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NYC schools preparing for influx of Puerto Rican evacuees

New York City's 3-K school program is expanding

New York City's 3-K school program is expanding to East Harlem, Broad Channel, Howard Beach, Ozone Park and the Rockaways in the 2018-2019 school year, Mayor Bill de Blasio announced on Thursday, Oct. 12, 2017. Credit: Bryan Bedder

New York City’s public school system is preparing for an influx of Puerto Rican evacuees whose families move north, Mayor Bill de Blasio said Thursday, calling accepting the children “a moral obligation.”

But, he urged that hurricane-ravaged Puerto Ricans not move to the city without local roots; the five boroughs’ housing, he said, is already strained as it is trying to accommodate people here.

“I don’t want to encourage people to come here if they don’t have some family to turn to,” de Blasio said. “We have to be really clear about this.”

As of this week, 40 percent of the American island does not have running water, and about 85 percent is in a blackout.

Schools Chancellor Carmen Fariña said her office is surveying which schools can accommodate the influx, and her city Department of Education has sent personnel to Puerto Rico to scout.

“We don’t expect a big influx until after Thanksgiving, because there’s still not regularly scheduled flights in and out,” Fariña said at an unrelated event with de Blasio in Queens.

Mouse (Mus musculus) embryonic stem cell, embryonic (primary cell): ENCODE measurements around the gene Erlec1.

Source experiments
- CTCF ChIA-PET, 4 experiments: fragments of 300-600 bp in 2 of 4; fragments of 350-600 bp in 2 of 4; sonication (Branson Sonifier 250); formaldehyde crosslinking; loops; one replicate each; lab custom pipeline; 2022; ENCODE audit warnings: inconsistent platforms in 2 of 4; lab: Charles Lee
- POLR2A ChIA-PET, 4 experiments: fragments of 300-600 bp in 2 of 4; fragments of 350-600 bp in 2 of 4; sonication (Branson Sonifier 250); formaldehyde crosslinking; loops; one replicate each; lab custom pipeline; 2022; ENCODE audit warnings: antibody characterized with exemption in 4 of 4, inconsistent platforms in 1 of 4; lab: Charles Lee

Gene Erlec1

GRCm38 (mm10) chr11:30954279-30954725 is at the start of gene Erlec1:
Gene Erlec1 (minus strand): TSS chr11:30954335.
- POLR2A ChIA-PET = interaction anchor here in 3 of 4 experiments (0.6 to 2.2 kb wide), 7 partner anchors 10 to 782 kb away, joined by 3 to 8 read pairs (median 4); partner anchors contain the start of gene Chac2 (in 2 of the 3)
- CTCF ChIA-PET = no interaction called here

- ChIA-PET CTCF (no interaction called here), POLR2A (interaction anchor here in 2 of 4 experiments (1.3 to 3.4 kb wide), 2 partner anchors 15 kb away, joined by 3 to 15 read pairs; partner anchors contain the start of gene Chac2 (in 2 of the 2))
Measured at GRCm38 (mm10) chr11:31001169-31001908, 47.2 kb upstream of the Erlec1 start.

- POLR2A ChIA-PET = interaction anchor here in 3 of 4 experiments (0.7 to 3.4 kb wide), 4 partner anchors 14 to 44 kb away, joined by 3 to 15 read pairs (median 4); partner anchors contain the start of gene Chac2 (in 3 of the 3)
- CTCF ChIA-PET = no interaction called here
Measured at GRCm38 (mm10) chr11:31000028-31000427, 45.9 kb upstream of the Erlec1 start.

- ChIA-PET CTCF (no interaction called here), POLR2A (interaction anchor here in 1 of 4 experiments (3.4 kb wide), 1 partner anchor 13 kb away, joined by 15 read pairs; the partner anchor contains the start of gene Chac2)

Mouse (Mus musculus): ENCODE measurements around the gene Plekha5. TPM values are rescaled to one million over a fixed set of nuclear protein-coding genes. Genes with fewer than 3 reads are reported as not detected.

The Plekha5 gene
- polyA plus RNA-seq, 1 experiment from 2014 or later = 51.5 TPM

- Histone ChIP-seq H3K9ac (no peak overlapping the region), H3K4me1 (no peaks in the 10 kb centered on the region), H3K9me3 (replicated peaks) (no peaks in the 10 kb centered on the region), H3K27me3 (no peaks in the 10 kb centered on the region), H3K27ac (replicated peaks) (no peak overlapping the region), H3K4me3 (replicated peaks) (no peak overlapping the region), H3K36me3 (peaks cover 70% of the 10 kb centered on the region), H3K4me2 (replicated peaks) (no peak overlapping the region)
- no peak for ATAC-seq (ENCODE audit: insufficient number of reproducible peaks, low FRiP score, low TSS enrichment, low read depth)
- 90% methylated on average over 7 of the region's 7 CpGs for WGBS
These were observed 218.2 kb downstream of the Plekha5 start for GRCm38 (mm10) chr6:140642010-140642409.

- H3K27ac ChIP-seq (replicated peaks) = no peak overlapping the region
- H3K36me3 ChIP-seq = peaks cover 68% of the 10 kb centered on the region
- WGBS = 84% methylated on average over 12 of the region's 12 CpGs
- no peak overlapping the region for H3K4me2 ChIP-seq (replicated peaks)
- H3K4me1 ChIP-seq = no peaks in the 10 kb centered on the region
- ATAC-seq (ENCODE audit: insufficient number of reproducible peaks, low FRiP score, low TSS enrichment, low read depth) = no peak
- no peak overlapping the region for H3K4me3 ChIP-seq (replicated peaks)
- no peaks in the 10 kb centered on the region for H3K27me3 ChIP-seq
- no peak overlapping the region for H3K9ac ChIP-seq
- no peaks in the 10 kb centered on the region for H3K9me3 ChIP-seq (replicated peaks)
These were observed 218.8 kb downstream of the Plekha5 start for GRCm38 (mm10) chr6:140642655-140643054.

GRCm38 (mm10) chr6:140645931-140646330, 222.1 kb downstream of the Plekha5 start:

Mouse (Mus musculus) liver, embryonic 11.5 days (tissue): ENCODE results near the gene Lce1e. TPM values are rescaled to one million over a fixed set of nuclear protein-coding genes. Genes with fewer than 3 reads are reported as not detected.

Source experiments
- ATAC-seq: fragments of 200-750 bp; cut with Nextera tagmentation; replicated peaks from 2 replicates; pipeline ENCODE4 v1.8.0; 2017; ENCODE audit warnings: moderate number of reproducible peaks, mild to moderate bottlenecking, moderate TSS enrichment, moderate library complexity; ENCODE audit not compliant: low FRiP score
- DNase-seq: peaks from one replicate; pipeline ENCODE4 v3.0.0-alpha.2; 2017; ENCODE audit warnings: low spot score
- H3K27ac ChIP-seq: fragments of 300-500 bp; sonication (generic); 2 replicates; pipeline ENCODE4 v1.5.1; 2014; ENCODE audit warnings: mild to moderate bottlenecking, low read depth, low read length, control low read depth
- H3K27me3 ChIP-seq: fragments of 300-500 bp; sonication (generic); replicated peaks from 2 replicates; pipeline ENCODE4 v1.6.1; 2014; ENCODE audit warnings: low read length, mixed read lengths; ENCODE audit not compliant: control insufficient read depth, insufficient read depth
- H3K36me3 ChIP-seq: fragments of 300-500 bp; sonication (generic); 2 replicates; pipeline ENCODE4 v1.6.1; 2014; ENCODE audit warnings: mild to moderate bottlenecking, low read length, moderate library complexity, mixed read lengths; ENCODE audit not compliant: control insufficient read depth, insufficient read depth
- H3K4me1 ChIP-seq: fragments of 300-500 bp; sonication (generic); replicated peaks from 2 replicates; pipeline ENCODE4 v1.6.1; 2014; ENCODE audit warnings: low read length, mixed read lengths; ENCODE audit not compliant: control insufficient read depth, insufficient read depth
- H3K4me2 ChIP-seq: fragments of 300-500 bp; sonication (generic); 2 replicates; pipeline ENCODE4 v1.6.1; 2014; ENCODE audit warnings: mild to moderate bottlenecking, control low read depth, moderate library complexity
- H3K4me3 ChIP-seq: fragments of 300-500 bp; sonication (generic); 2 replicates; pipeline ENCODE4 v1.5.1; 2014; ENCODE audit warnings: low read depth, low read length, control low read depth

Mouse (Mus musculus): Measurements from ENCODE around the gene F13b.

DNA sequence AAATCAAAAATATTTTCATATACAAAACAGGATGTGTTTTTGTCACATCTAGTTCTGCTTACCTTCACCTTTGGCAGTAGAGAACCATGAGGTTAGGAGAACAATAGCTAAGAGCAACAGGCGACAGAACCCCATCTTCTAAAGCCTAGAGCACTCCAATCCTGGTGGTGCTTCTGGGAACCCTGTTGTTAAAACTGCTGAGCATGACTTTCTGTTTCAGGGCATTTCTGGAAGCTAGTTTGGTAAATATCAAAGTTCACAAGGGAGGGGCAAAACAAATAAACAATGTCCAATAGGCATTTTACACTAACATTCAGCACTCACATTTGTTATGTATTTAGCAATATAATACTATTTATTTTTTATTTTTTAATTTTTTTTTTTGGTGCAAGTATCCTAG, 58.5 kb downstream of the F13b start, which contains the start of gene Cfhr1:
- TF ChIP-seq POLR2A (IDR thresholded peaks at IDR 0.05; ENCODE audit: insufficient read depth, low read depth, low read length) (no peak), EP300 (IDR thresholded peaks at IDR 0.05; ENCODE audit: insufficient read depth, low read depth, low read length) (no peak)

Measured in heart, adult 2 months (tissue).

Fariña said schools would offer bilingual programs, language classes, guidance counselors for children and families and other services.

De Blasio said he wouldn’t be surprised if families move to New York City to escape conditions from Hurricane Maria, which, weeks later, has still left much of the island without electricity, water or cell phone service.

“Whoever shows up we have a mandate to serve, and we’ll be able to do that for children coming up from Puerto Rico as well,” he said. He added: “We would be ready to handle any additional family who come up. That’s the bottom line.”

De Blasio also criticized a tweet of President Donald Trump suggesting the federal government’s disaster recovery personnel won’t be on the island for long.

The president tweeted: “We cannot keep FEMA, the Military & the First Responders, who have been amazing (under the most difficult circumstances) in P.R. forever!”

Asked about the remarks, de Blasio said: “I really don’t understand what President Trump’s problem is with the people of Puerto Rico.”

De Blasio said the federal government would be doing a better job if a state like Connecticut had been hit with disaster.

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